Taking a lead on financial reform
"We lead the world in financial reform." That is the White House message to the G8 and G20 summits.
President Barack Obama has arrived in Canada with something to crow about. At the last G20, it was agreed that the world had to have new financial rules, although it would be left to individual countries to design their own laws.
After a late-night session, Republicans and Democrats agreed a framework for new rules curtailing some practices on Wall Street and giving consumers more protection.
He's had to make some sacrifices to get here: in particular there won't be greater regulation of loans by car dealers. Still, this puts the US ahead of Europe and there may be some jitters about the extent of the new laws.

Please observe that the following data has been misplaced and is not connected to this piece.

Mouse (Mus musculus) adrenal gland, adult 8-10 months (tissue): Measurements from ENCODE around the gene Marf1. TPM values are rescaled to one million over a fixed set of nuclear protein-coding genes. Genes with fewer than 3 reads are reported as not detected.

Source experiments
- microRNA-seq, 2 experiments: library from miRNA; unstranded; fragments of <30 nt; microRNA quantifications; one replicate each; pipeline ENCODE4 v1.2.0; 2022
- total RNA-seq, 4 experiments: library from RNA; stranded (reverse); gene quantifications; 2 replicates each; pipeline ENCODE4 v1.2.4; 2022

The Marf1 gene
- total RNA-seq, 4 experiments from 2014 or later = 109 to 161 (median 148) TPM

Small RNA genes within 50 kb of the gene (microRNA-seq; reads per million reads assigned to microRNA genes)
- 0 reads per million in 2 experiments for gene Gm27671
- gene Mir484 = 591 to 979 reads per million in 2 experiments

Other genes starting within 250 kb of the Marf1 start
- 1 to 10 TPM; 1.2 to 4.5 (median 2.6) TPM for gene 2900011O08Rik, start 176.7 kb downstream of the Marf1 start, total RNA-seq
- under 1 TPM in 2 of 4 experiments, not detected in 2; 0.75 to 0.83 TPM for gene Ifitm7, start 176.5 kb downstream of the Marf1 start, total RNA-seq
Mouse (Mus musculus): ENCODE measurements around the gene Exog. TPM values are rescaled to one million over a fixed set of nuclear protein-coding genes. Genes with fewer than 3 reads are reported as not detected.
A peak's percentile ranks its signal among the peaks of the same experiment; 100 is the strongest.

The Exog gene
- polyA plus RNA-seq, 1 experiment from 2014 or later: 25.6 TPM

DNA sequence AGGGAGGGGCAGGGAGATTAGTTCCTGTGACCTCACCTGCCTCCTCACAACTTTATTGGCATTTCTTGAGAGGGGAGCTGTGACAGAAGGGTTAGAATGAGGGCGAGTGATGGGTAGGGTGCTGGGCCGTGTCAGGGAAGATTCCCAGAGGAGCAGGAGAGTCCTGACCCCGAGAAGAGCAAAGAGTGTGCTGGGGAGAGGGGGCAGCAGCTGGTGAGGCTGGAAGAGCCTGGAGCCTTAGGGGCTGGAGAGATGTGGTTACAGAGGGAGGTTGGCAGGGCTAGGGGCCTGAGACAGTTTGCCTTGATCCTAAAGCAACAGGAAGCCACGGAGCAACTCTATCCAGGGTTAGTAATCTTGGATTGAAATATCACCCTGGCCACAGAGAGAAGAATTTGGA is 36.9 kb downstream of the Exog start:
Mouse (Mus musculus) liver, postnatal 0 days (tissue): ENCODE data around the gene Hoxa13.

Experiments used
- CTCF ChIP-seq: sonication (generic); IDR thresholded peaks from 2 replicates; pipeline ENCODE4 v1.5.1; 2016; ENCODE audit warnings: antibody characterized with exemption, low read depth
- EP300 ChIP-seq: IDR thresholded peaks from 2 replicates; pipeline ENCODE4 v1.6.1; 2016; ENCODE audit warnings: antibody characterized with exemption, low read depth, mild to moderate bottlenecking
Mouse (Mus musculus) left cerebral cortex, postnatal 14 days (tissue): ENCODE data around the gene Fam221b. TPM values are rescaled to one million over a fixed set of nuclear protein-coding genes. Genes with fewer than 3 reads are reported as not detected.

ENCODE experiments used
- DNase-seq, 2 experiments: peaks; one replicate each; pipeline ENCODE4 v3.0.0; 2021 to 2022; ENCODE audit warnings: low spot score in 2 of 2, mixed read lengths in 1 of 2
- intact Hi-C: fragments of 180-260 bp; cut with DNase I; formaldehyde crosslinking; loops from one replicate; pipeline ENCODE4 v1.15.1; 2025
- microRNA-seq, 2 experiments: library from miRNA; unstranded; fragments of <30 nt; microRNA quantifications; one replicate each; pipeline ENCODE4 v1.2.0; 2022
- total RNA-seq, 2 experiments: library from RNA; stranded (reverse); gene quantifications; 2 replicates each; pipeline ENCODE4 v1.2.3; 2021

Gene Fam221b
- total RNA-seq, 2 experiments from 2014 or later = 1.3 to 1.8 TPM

But it will be a political tool for Obama. He's trying to take the initiative after a difficult few months and, on the White House lawns, before he left for Toronto, he portrayed it as yet another victory.
"Over the last 17 months, we passed an economic Recovery Act, health insurance reform, education reform, and we are now on the brink of passing Wall Street reform. And at the G20 summit this weekend, I'll work with other nations not only to co-ordinate our financial reform efforts, but to promote global economic growth while ensuring that each nation can pursue a path that is sustainable for its own public finances."
He didn't, of course, note that his latest stimulus package, worth $100bn, has bitten the dust for the third time in the Senate.
Asked if he could get financial reform through the Senate, he said "you bet". I wouldn't put any of my own money on this after the health care thrills and spills but he'll be willing to have an argument, in an election year, with Republicans he can portray as sticking up for Wall Street bankers against middle American consumers.